Free is not a business model. Free is how you smash old crappy monopolies and how you force businesses who don’t give a rats ass what their consumers want to pay attention. Free is how you get some momentum so you can prove there really are better more efficient ways of doing some things. Thanks to YouTube I can now watch TV on my computer (Hulu) and a premium video streaming service exists (Vimeo).
Jason Pontin, Editor in Chief and Publisher of Technology Review delivers a brilliant manifesto with a plan to save media (here).
“For many decades, publications were overdistributed to readers who didn’t really want them, because publishers were former ad salesmen who hoped to profit by charging advertisers the highest possible rates.”
[…]”Editors can charge readers for content that is uniquely intelligent; that relies on proprietary data, investigation, or analysis; that helps readers with their jobs, investments, or personal consumption; or that is very expensively designed. Everything else should be available free…”
Chris Anderson, Editor of Wired has been working on a book about free that’s set to launch this summer (here), but I suspect he’s going to take a real thrashing on this one since it seems the tide has turned on free. All anyone is talking about these days is subscriptions, premium upgrades and advertising. All have free components to them it’s just not a big deal anymore. We know that if someone charges money for a product and you offer that same product for free you will attract more people. If you don’t have a way to make it profitable it’s called a trust fund not a business.
Here’s what the red hot Economist has to say on the matter:
“Ultimately, though, every business needs revenues—and advertising, it transpires, is not going to provide enough. Free content and services were a beguiling idea. But the lesson of two internet bubbles is that somebody somewhere is going to have to pick up the tab for lunch.” More (here).
And finally if you want read a fantastic analysis on the situation facing three largest business magazines all founded at the beginning of the modern era of magazines read 24/7 Wall Street’s: The Sun Sets On BusinessWeek, Forbes, And Fortune.
Maybe this type of media that people involved in advertisement isn’t needed anymore? Maybe advertisement as we know it has run its course? Yeah, I agree that one should be compensated for their work, especially if that work is creative and somewhat “artistic”. But really, why should I feel bad about all of these magazines going out of business? Lets face it, most magazines on the shelf promote unrealistic ideals and consumerist values. And straight greed. Advertising is just a small part of this, yes. However, it is part of it, and frankly I’m not sad to see it decline. Yeah it will happen anyway, because someone will step in when all the real creative people are screwed out of the game. I don’t want smart, creative people working in advertising. That’s the scary part to begin with, artists working with psychologists, all working for greed. What commercial photographers do, on a basic level, is trigger a psychological reaction in order to get someone to buy into greedy companies unneeded product. Most of these ads are already in magazines filled with culture destroying products and ideals. Celebrities, airbrushed models, fast cars, healthy women over 40 designed to make your mom feel bad and buy some new cream. fuck it, let the ship sink. Why not do it for free, it’s worthless for a vital society.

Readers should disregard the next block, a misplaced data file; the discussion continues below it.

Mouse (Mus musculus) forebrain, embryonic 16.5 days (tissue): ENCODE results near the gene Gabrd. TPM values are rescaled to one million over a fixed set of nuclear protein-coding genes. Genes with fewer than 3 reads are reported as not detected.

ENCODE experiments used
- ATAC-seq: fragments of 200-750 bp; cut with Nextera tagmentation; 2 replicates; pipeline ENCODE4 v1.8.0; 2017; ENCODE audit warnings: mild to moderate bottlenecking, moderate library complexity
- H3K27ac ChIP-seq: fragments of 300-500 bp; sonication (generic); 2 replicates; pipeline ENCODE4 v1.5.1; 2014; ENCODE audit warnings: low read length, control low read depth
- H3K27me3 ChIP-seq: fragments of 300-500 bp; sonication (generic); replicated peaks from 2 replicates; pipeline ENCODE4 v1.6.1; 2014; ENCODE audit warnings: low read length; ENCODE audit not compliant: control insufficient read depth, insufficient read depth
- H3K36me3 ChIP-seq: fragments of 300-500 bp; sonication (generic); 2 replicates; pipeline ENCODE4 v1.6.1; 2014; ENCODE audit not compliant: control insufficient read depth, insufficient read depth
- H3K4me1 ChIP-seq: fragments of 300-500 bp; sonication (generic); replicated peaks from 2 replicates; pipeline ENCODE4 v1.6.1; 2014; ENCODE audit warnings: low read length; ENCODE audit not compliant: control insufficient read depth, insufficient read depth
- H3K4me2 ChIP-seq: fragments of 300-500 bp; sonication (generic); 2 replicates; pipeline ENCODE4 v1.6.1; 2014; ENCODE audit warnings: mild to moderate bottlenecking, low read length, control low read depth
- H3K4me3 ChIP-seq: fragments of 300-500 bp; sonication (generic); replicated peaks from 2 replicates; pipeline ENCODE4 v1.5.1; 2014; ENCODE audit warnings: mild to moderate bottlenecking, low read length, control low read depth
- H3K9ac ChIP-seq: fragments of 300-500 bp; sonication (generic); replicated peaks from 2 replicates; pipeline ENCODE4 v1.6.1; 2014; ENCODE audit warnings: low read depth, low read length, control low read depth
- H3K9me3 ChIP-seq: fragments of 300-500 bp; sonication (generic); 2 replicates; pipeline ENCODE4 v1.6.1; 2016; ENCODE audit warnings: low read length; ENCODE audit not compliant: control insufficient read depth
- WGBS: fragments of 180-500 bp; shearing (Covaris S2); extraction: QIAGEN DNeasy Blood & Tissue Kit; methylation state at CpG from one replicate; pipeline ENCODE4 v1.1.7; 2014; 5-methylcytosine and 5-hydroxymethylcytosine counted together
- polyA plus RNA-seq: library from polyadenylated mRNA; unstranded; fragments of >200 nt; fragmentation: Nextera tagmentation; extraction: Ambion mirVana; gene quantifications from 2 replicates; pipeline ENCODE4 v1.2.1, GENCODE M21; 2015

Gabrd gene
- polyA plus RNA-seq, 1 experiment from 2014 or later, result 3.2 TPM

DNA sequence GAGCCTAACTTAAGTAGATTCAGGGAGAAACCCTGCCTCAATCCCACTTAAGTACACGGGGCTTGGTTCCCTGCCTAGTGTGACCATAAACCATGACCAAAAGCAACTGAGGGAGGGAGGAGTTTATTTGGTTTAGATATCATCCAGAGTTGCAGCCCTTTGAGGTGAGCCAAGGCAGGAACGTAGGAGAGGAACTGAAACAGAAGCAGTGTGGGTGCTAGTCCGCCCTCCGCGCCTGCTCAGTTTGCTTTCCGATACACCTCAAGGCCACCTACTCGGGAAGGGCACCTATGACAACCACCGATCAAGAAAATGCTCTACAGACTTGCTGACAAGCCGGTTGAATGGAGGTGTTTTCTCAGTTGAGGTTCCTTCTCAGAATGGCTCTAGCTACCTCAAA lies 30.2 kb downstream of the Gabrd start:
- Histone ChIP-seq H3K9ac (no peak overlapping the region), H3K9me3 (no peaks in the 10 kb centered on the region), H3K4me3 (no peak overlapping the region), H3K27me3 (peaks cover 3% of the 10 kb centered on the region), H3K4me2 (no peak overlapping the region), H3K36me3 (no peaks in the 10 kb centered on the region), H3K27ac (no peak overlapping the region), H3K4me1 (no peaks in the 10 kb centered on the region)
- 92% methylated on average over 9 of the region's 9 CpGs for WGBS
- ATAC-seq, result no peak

The concept of “free” is the most misunderstood notion on the web; I find both the supporters and the critics fundamentally misunderstand what “freeconomics” is really about, and I think Anderson’s book will clear up the misconceptions and misapplications (or, at least I hope it will).
This latest brushback against free is just part of the hype cycle, and I’m confident it will rear it’s head again in a couple years once we find a new bubble of businesses to fund through growth cycles.
And the problem isn’t media, the problem is advertising.
I think for photography it is more a question of the complete dissociation now of the cost of production and the cost of reproduction/distribution. Photographs are not free to make; it takes investment to produce quality images. Yet once created and placed into the distribution channels the next cost of reproduction and distribution is near zero and the distributors don’t know or care about the production costs
Anderson’s taxon of “Zero marginal cost” ignores that issue. http://bit.ly/rzryR
Yet stock photographers struggle with it daily.
@david sanger, Yes, marginal costs are not zero: perhaps for the photographer, but not for the middleman; middleman don’t care (and shouldn’t care) about the up-front investment by photographers to create images, completely different incentive structures.
The real struggle is the simple, fundamental changing of supply and demand for imagery; solve that and the business model is easy.
I understand the logic and potential benefits of a subscription-based (0r micropayment) content model. I agree with much of it. But free is going to be a hard habit to break.
I have to confess that any time a window pops up asking me to enter a credit card number, or provide personal information, to access content, I usually just move on. I don’t think logic alone will cause people to spend money on content just because it’s being fair to the creator of the information. There has to be more. There has to be significant perceived added value vs. the purveyors of free content. That’s a big challenge — and a big opportunity for some visionary editors.
If you want a preview of what the book’s probably going to talk about, read Chris’s cover story from a Wired issue last year:
In the piece, he talks about all of the different free models — not just the free + advertising model — including the freemium model that you mention. I’m sure the book will be a good read, like the Long Tail.